Luck in Economic Analysis

I recently read a couple of articles about the role of luck applied in economic analysis. The first was by Moshe Levy. Levy’s article noted research he had done that showed the effect of luck on executive compenation (Levy, M. (2016). 90 Cents of Every’Pay-For-Performance’Dollar Are Paid for Luck. Browser Download This Paper) and earlier research examining the link between luck and wealth inequality (Levy, M., & Levy, H. (2003). Investment talent and the Pareto wealth distribution: Theoretical and experimental analysis. Review of Economics and Statistics, 85(3), 709-725.). The other article by Bob Henderson was an interview with Robert Frank also about the role of luck in being successful. Frank recently published a book (Frank, R. H. (2016). Success and luck: Good fortune and the myth of meritocracy. Princeton University Press) in which he discusses the connection between luck and success and how they relate to the notion of a meritocracy.

In a sense, both articles were attacking the notion of self-driven success. Levy looked at so-called “pay for performance” in executive compensation. The context is a response to the observation that the average CEO earns 480 times the salary of the average worker. One argument for this disparity is that the business must compensate “rare managerial talent. Levy (2016, p. 1).  Building on an earlier work, Bertrand, M. & Mullainathan, S. Are CEOs rewarded for luck? The ones without principals are. Quarterly Journal of Economics 116, 901-932 (2001), Levy’s paper seeks to quantify the proportion of “pay-for-performance” that is really attributable to luck and calculates a figure of 90%.

Levy’s earlier paper, Levy and Levy (2003) employed simulations in attempt to explain why the distribution of wealth fits a power function distribution. Their results rely upon two details. First, that the distribution of wealth fits a power function distribution, and second, that their simulation shows that an approximate power function distribution of wealth only emerges from an investment market if there is no distribution of talent, i.e., luck dominates investment outcomes. One additional interesting finding is that it does not take very long for the distribution of wealth to fit a power function distribution (years, as opposed to generations).

While Levy shows that pronounced impacts from luck are readily observable, Henderson’s interview with Frank focuses on how people perceive the impact of luck within their own lives. Frank notes that experimental evidence has shown that people do not tend to appreciate the role of luck attributable to success. In his book, Frank goes through the likelihood of good luck occurring, how good luck impacts individuals, and provides some simulation results that explain why very successful people are always very lucky people (or, rather, that their immense success is largely attributable to their good luck). Frank also notes in the interview that it is possible to get people to recognize the effect of luck on their successes.

A few years ago I was teaching two classes of introduction to economics (micro and macro combined) and at the end of the term I decided to talk about the distribution of wealth and wealth inequality. My students were nearly unanimous in their belief that people are largely rewarded for their marginal product and that talent and effort largely drives income and wealth. As an exercise I had both classes play 5-card draw poker. I brought in fake money and decks of playing cards. I was initially surprised by the number of students who had no idea how to play poker. For the exercise, the class was split into groups of 5 students, each student was given an equal sum of fake money and each group was given a deck of playing cards. Groups played three hands of 5-card draw poker and then the students were re-grouped. Students played in three groups. Students were awarded extra credit points depending on the final amount of fake money they possessed, so they did have some incentive.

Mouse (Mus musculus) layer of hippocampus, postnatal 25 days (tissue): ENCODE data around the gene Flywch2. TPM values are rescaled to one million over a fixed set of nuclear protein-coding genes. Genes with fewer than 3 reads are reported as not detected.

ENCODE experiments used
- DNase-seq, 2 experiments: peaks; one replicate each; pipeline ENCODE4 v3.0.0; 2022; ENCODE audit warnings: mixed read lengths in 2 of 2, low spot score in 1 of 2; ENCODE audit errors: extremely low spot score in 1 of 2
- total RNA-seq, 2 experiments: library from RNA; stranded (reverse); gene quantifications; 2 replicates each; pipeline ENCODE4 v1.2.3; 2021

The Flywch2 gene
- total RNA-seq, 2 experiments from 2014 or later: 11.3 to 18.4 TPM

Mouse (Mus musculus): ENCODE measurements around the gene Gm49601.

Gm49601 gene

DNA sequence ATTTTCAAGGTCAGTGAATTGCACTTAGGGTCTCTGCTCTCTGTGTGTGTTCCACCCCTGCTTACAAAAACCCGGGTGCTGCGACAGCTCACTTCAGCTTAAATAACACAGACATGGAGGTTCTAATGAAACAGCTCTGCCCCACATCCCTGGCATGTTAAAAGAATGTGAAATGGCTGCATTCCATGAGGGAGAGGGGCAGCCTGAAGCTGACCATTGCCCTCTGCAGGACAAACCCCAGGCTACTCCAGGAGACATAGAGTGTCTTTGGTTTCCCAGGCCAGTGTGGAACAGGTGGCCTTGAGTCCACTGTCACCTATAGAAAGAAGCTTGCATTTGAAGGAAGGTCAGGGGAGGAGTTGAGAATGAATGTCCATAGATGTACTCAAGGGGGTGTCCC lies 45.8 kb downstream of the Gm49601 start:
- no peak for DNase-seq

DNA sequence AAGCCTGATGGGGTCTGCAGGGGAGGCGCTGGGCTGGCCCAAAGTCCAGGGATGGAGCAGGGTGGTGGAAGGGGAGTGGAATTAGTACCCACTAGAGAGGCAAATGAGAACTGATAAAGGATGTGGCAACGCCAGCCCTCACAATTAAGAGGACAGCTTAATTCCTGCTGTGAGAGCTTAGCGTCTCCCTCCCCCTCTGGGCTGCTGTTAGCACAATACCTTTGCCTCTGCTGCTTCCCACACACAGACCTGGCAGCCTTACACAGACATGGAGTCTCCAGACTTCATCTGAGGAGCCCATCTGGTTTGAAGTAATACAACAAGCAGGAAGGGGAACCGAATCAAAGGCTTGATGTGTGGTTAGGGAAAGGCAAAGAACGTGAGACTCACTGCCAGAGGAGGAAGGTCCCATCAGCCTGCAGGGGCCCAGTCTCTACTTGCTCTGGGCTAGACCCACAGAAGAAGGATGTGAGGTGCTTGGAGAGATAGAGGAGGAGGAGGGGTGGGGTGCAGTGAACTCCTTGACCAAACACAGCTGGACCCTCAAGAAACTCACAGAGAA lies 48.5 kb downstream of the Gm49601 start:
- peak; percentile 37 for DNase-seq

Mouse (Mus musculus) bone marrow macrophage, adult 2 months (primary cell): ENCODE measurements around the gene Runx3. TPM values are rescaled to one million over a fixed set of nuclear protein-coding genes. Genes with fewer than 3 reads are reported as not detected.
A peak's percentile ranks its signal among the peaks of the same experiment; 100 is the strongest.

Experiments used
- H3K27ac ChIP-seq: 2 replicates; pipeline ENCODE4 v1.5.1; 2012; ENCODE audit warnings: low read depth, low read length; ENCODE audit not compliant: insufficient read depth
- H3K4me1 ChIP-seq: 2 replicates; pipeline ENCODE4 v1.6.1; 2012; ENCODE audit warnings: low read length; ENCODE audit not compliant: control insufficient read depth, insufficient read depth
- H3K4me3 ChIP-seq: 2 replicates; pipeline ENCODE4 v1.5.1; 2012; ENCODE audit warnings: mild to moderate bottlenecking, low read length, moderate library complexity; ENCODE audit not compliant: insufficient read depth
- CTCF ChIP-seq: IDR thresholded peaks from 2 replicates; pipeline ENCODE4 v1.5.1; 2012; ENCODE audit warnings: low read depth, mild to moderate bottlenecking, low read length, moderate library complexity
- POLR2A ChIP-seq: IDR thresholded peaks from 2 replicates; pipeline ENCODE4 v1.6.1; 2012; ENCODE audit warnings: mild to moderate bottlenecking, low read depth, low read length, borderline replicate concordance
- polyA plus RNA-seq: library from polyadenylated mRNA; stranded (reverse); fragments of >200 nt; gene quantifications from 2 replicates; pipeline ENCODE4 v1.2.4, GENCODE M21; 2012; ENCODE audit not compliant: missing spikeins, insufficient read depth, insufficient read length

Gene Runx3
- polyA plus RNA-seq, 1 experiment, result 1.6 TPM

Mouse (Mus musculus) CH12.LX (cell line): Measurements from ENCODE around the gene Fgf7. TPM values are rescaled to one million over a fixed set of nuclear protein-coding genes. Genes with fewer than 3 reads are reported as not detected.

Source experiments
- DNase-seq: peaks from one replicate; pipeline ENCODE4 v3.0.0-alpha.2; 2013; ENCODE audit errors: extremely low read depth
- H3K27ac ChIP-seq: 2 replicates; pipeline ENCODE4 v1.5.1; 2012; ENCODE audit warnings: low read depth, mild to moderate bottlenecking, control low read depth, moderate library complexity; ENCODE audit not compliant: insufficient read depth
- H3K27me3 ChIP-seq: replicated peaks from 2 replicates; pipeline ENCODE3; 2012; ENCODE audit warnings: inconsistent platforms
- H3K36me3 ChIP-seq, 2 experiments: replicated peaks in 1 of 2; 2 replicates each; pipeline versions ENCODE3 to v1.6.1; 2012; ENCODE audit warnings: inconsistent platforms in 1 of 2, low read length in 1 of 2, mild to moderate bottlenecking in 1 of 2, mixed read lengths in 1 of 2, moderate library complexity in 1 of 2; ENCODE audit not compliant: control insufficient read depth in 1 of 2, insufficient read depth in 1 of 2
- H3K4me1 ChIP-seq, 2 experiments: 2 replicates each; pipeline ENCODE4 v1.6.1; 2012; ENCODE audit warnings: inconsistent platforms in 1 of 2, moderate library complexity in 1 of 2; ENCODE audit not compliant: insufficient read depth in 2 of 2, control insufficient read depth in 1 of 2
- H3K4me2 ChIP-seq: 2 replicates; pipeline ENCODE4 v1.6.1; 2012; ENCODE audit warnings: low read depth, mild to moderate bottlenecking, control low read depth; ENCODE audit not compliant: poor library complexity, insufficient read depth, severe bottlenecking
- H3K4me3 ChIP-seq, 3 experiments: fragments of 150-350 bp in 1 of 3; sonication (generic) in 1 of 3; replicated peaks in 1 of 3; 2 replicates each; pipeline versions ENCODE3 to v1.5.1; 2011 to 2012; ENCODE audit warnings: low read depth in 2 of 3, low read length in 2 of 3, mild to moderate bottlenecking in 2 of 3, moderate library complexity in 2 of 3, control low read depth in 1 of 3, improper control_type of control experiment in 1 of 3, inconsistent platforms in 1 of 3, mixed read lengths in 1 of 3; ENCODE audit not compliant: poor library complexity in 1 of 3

At then end of class, students were instructed to count and report the amount of fake money they ended up with. The resulting income distribution for one class is shown here:



In the other class, the rules were changed so that from each group, in subsequent rounds, the most successful student was given  2 additional cards, the second most was given 1 additional card, the least successful student had 2 cards taken away and the next least successful student had 1 card taken away. This was repeated at the end of round 2 as well. The resulting wealth distribution from this class is shown here:


In those class exercises we could expect that some students would be more talented poker players and that some students would be luckier than others, which did result in a less equal wealth distribution. What we (not so clearly from the graphs) observe is that if past luck can be used to influence future luck, the distribution of wealth become even less equal.

If luck significantly influences economic outcomes, what are the implications for economic analysis? Denrell, J., Fang, C., & Liu, C. (2014). Perspective—Chance explanations in the management sciences. Organization Science, 26(3), 923-940 argue that random chance can be the basis for explaining many “empirical regularities” (Denrell, Fang and Liu (2014) abstract).  So, what is the point of this post? Only that luck, in the form of random events, may very well motivate much of what we observe from markets, but that getting economics to admit this is not likely to happen very quickly.



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